This is what I want you to know about birth trauma

This is what I want you to know about birth trauma.

I didn’t choose this. This didn’t choose me. It just happened. One moment we were fine, and the next there were tubes down my throat and wires in my body and silence screaming into the stillness of the room. One minute voices, the next nothing. One minute feet pounding on the floor and the next, only the softness of floating. One minute pushing, the next being cut open.

One minute life was normal, the next it was not. Cannot ever be again.

But it was nobody’s fault in the end. A catalogue of disasters. A string of mistakes. A collection of bad decisions. A life, paused.

And this is what I want you to know.

what I want you to know about birth trauma_ghostwritermummy.co.uk

Sometimes, I might not answer your text. Most times I won’t pick up your call. Usually I won’t want to meet face to face. It isn’t you. It isn’t me. It’s just the way it is.

And this is what I want you to know. 

I can’t always feel excitement when a new pregnancy is announced. It might take me some time to congratulate you, or it might be spontaneous yet filled with sadness. I can’t always stay in the room when the conversations slides around to labour and birth and how many stitches and what medication and how many pushes and the state of your pelvic floor… I can’t always listen, or contribute to your tales. I can’t always be here, unwavering, unrelenting and unconditionally.

And this is what I want you to know.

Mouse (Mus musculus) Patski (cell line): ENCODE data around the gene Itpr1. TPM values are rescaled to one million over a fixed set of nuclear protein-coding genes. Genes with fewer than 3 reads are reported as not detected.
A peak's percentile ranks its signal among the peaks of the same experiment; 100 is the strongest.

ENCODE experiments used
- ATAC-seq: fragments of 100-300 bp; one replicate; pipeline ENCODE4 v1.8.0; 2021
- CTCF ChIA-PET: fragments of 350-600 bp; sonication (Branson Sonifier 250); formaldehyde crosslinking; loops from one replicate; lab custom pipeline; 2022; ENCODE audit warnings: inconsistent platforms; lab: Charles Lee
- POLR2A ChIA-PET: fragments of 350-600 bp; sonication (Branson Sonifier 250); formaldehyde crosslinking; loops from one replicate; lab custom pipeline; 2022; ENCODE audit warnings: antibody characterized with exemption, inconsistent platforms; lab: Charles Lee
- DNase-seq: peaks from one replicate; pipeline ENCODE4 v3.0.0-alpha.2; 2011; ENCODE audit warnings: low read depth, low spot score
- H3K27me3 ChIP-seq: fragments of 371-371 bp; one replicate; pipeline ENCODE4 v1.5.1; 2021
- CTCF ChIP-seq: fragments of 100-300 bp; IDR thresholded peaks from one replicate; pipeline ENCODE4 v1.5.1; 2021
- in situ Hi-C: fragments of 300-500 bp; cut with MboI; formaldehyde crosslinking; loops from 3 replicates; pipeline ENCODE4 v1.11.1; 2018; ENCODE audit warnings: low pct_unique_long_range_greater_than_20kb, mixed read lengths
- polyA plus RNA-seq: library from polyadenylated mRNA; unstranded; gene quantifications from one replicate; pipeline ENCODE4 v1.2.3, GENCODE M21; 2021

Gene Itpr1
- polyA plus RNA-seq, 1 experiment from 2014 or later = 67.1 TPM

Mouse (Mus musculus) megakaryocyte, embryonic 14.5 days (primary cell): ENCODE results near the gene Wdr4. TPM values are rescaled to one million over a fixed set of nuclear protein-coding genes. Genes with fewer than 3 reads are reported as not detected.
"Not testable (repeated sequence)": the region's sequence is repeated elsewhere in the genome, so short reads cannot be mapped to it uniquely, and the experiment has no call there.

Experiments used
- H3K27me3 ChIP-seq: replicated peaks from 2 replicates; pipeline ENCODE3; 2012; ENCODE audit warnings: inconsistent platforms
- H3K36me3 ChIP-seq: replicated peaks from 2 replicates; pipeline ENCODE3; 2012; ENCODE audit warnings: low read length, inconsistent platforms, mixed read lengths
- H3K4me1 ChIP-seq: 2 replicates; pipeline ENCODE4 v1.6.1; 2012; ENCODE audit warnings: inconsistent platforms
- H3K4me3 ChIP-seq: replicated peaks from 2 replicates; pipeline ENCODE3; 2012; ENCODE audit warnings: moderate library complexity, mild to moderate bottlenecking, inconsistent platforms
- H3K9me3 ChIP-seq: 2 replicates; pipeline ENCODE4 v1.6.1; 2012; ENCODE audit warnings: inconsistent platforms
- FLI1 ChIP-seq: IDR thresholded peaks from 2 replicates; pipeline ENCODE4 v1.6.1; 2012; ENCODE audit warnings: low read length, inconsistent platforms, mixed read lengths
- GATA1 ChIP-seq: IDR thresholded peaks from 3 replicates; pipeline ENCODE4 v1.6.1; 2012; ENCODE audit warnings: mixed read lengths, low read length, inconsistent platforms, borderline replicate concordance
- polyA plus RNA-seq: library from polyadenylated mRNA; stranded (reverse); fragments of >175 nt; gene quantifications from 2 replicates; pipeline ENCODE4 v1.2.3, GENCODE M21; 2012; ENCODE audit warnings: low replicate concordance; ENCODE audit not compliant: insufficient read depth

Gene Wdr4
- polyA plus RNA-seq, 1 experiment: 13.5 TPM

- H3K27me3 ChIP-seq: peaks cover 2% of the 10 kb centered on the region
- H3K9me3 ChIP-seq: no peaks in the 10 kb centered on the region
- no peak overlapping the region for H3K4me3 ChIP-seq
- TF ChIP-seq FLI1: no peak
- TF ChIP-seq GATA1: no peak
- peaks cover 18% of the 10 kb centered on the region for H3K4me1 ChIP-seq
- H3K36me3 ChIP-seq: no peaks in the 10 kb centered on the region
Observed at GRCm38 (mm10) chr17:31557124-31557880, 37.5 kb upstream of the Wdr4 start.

You don’t need to pity me. Listen to me instead, and show kindness and compassion. Don’t compare your journey with mine; we’re two different people and our lives will never be the same. Don’t assume that what you have been through is more or less important. Just appreciate that I have a path behind me, and so do you. And remember we also have a path ahead of us. If you want ours to cross some day, please don’t give up. Don’t push me away. Don’t take me for granted. Don’t assume that time has healed.

And this is what I know you will never know.

How it feels to be me.

How it feels to see that room each time my eyes close.

How it feels to remember the white hot panic as the theatre doors crash open.

How it feels to look down, to see a baby by my side and want nothing more than to turn away.

But this is what you already know.

I will not give up. I will not let what’s happened be the thing that defines me. I will not give up on you, either.

11 Comments

  1. December 6, 2015 / 10:01 pm

    I could have written this. I know. I know how you feel. And I want you to know I am ALWAYS at the other end of the phone if you need to message me. You’re such a strong person, and it’s easy to forget that – but just look at what you have done, you’ve brought those beautiful babies into the world and you’ve helped me to realise that it’s OK to feel the way I do.
    Kate recently posted..Silent Sunday 6/12/15My Profile